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that his Majesty, after perusing the tract in manuscript, was fearful of its operation on the multitude, M. Carnot willingly suspended any further progress, in deference to the ruling powers.
A few manuscript copies had, however, been distributed, and a surreptitious impression was finished without consulting the author, who disavowed all share in it by public advertisement. The government were much dismayed at the transaction, and proceeded capitally against the publisher ; but were defeated by the refusal of the Cour d'Instruction Criminelle to confirm the bill of indictment. They now exerted themselves to suppress the work; but at the same time, with an indiscreet and inconsistent mani. festation of alarm, they rendered the journals under their control, a vehicle for calumnies against the author's person, , and elaborate replies to his arguments. After considerable difficulty, M. Carnot succeeded to justify himself through the medium of the public press; but, notwithstanding the prohibitions of the French court, some copies of the memorial have reached this country, where its merits and defects will be fairly appreciated. In the translation that is subjoined, the sense of the original, we trust, has been fol-. lowed as nearly as seemed consistent with a due attention to its spirit: to impart its characteristic manner and style is indeed more difficult, in a language whose genius and analogies must of course often vary from those of the prototype; and this we leave to other judges.
It remains to add a biographic sketch of the eminent author.
M. Carnot was born in 1753, at Nolay, in Burgundy. His father was a respectable lawyer, and placed his son in the artillery service, in which he was soon distinguished by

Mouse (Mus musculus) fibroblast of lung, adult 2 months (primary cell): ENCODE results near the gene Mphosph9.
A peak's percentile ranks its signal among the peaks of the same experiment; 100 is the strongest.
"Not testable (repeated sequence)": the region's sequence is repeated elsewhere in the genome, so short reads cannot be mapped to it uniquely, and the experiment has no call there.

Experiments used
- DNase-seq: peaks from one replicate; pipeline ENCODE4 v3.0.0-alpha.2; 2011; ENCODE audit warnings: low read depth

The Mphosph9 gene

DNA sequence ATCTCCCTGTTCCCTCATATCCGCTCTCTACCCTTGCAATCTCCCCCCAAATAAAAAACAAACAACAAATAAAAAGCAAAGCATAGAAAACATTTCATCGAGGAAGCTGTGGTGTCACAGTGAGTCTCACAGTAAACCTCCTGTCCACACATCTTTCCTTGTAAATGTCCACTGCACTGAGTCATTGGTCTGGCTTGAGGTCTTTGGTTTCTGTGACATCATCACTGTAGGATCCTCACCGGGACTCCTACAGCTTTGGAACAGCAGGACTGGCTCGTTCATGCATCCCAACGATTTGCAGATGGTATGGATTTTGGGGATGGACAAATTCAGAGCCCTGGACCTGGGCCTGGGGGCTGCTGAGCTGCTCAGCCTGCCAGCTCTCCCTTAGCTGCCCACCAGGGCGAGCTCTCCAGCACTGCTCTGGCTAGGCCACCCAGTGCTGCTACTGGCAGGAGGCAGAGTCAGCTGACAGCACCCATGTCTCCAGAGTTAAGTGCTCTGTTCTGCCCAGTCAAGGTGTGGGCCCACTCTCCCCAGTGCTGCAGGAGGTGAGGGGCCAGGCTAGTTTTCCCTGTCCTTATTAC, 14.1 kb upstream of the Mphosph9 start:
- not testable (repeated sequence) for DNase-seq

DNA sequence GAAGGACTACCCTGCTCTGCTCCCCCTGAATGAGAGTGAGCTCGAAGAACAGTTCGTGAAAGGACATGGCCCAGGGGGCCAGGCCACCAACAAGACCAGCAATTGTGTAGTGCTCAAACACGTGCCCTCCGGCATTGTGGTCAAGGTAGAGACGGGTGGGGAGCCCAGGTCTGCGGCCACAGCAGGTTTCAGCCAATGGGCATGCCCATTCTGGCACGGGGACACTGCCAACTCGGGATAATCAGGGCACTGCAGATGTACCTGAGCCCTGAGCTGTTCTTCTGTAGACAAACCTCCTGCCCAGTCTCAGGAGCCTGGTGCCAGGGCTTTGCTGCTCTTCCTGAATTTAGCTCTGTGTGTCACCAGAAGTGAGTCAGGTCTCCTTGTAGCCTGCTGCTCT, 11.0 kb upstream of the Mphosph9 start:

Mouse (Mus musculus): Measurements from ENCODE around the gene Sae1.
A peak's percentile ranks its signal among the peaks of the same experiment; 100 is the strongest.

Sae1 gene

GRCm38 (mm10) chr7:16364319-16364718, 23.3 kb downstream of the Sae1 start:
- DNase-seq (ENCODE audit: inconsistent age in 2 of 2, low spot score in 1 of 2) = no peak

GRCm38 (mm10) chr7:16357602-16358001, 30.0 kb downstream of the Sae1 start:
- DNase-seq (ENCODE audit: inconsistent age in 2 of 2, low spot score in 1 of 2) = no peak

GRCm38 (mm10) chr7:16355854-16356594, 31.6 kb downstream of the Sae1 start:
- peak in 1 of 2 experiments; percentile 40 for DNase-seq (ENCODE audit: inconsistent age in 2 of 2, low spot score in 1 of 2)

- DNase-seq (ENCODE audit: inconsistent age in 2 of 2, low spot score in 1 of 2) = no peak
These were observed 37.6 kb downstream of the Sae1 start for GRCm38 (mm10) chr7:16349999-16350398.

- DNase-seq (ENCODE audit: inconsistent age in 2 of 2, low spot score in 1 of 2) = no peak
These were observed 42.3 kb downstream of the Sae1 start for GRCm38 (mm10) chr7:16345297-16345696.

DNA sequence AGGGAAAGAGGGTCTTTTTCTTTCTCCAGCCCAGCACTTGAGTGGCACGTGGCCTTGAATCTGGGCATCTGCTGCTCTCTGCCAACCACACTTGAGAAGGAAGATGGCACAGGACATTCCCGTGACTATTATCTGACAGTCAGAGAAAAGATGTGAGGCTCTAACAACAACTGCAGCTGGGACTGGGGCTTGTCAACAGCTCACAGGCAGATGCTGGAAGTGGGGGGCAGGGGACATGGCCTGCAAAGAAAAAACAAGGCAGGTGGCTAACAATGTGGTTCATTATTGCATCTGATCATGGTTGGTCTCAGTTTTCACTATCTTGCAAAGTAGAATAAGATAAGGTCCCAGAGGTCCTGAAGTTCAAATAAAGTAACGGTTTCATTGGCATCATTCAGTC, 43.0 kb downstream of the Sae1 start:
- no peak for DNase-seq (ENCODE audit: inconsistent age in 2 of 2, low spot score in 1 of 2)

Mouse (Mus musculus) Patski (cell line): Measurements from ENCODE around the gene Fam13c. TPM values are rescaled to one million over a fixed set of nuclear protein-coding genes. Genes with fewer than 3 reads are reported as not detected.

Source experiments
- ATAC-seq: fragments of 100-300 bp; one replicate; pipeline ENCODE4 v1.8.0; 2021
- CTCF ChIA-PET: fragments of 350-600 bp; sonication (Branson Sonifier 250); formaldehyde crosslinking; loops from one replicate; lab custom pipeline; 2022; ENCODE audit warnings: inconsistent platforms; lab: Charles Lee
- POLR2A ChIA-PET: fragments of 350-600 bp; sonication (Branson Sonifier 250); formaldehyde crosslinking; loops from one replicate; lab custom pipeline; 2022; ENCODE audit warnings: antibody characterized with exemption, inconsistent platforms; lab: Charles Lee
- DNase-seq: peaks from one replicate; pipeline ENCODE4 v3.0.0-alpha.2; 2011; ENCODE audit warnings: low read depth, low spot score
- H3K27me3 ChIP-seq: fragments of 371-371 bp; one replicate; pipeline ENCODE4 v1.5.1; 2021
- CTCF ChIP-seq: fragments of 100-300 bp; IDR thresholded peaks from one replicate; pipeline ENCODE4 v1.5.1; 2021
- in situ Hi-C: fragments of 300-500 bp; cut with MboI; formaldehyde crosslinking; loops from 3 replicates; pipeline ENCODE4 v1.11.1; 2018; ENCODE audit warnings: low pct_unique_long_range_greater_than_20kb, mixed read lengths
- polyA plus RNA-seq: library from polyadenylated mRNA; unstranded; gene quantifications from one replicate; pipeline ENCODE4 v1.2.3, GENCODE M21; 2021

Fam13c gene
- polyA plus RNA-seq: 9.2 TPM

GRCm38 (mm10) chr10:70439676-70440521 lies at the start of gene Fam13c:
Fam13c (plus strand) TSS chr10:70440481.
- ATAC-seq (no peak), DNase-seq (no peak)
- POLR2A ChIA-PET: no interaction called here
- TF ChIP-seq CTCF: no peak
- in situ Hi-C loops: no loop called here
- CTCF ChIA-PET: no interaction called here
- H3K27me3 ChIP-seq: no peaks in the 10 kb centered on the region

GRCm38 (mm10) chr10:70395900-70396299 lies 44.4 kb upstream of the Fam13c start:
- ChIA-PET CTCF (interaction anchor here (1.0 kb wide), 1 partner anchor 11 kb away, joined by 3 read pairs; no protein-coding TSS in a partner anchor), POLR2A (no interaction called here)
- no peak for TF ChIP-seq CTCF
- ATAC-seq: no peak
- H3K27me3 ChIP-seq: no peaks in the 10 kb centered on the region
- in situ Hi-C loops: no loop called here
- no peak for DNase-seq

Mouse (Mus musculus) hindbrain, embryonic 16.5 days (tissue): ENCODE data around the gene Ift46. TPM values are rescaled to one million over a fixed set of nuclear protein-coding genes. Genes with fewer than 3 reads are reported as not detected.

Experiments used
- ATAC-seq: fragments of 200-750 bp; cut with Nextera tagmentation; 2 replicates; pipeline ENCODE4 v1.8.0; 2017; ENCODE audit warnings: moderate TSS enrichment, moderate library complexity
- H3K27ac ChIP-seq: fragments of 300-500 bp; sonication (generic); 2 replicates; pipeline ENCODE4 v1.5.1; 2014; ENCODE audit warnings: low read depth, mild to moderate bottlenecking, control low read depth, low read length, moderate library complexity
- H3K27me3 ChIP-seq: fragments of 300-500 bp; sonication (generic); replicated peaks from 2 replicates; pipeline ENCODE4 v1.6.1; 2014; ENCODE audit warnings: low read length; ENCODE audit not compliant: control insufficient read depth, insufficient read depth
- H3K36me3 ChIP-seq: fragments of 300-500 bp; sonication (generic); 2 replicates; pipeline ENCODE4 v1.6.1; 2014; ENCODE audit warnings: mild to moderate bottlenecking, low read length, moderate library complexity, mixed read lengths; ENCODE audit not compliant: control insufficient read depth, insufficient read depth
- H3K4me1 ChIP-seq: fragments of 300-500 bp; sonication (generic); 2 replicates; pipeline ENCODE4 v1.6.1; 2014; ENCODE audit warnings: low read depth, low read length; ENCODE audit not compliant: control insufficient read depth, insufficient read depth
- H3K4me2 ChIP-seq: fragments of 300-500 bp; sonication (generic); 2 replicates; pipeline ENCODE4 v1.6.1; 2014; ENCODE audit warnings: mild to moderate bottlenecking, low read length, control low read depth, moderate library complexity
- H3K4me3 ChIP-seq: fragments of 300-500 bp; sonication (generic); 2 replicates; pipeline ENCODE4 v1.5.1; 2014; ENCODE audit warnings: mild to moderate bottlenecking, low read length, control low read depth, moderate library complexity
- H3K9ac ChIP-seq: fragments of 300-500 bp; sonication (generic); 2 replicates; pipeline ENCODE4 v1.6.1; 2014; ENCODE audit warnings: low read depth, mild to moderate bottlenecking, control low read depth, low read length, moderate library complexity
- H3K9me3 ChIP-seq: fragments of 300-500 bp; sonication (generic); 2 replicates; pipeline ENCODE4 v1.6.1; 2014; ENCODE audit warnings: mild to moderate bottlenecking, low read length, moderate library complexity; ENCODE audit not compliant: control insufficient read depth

his progress in science. Before the age of twenty, he had published several mathematical works, an Eloge of Vauban, crowned by the academy of Dijon, and had acquired various literary honors. He was patronised by the Condé family, but had not passed the rank of captain, at the period of the revolution, and in the 36th year of his age. Being elected in Sep. 1791 a member of the Legislative Assembly, he disclosed a passionate republican tendency, and voted for the king's execution. Early in 1793, M. Carnot was sent, as representative of the nation, with the army of the north ; and, on his appointment to the Committee of Public Safety, was entrusted with the management of the war. Through all the bloody savagery of the French revolution, he main. tained a freedom of individual judgment, an abstinence from the friendship or the crimes of Robespierre and others, with whom he was associated in his public character. In opposing the proscription of Billaud Varennes, Collot d'Herbois, and their confederates, he sacrificed his personal enmities to public principle. In Sep. 1797 was accomplished the revolution of 18 Fructidor; and M. Carnot then voluntarily retired from political life, and passed several years in the pursuit of his studies.
His talents in the conduct of war will supply the records of history. On Buonaparte's return from Italy, he again placed at the head of the war department, the patron who had raised him to the direction of the French army. When M. Carnot found the liberties of his country endangered by the ambition of Buonaparte, he gave up his appointments, and cultivated his domestic affections. In March, 1802, he became a Member of the Tribunate, and was yet faithful to the dictates of his lofty genius. He frequently opposed the government-he voted against the
Consulship for life--and in 1804, he singly deprecated the gift of the imperial dignity to Buonaparte:
When the Tribunate was dissolved in 1806, M. Carnot devoted himself to the claims of his family and his intellect.